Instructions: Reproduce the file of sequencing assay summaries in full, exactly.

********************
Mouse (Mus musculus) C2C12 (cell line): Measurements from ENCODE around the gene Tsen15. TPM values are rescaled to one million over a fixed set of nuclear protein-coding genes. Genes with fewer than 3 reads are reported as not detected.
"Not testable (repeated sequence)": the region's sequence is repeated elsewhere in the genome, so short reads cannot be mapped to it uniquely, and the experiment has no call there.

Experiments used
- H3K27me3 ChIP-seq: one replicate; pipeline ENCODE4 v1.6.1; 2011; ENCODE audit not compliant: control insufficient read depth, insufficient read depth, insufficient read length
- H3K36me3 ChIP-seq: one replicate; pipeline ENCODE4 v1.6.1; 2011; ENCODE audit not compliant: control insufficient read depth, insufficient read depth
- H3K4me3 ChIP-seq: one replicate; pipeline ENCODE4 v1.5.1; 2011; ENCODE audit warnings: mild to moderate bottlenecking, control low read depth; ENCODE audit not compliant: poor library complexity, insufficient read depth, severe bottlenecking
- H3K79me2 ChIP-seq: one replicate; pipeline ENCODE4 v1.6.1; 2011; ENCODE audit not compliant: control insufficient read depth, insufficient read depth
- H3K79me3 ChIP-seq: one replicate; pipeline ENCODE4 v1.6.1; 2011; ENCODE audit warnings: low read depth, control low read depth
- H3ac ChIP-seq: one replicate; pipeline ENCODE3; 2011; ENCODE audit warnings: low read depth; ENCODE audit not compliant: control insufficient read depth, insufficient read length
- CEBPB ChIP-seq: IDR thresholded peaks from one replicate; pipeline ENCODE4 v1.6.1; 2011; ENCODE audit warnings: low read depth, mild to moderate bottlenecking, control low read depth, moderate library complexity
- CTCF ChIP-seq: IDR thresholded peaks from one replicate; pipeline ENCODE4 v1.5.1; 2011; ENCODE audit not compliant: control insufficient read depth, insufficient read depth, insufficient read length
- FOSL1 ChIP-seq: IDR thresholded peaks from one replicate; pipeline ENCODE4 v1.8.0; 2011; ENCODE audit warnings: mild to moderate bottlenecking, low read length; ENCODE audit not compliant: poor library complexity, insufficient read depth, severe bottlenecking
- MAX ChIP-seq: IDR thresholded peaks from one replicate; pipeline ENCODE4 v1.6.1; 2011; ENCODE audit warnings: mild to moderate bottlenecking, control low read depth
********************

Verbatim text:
Mouse (Mus musculus) C2C12 (cell line): Measurements from ENCODE around the gene Tsen15. TPM values are rescaled to one million over a fixed set of nuclear protein-coding genes. Genes with fewer than 3 reads are reported as not detected.
"Not testable (repeated sequence)": the region's sequence is repeated elsewhere in the genome, so short reads cannot be mapped to it uniquely, and the experiment has no call there.

Experiments used
- H3K27me3 ChIP-seq: one replicate; pipeline ENCODE4 v1.6.1; 2011; ENCODE audit not compliant: control insufficient read depth, insufficient read depth, insufficient read length
- H3K36me3 ChIP-seq: one replicate; pipeline ENCODE4 v1.6.1; 2011; ENCODE audit not compliant: control insufficient read depth, insufficient read depth
- H3K4me3 ChIP-seq: one replicate; pipeline ENCODE4 v1.5.1; 2011; ENCODE audit warnings: mild to moderate bottlenecking, control low read depth; ENCODE audit not compliant: poor library complexity, insufficient read depth, severe bottlenecking
- H3K79me2 ChIP-seq: one replicate; pipeline ENCODE4 v1.6.1; 2011; ENCODE audit not compliant: control insufficient read depth, insufficient read depth
- H3K79me3 ChIP-seq: one replicate; pipeline ENCODE4 v1.6.1; 2011; ENCODE audit warnings: low read depth, control low read depth
- H3ac ChIP-seq: one replicate; pipeline ENCODE3; 2011; ENCODE audit warnings: low read depth; ENCODE audit not compliant: control insufficient read depth, insufficient read length
- CEBPB ChIP-seq: IDR thresholded peaks from one replicate; pipeline ENCODE4 v1.6.1; 2011; ENCODE audit warnings: low read depth, mild to moderate bottlenecking, control low read depth, moderate library complexity
- CTCF ChIP-seq: IDR thresholded peaks from one replicate; pipeline ENCODE4 v1.5.1; 2011; ENCODE audit not compliant: control insufficient read depth, insufficient read depth, insufficient read length
- FOSL1 ChIP-seq: IDR thresholded peaks from one replicate; pipeline ENCODE4 v1.8.0; 2011; ENCODE audit warnings: mild to moderate bottlenecking, low read length; ENCODE audit not compliant: poor library complexity, insufficient read depth, severe bottlenecking
- MAX ChIP-seq: IDR thresholded peaks from one replicate; pipeline ENCODE4 v1.6.1; 2011; ENCODE audit warnings: mild to moderate bottlenecking, control low read depth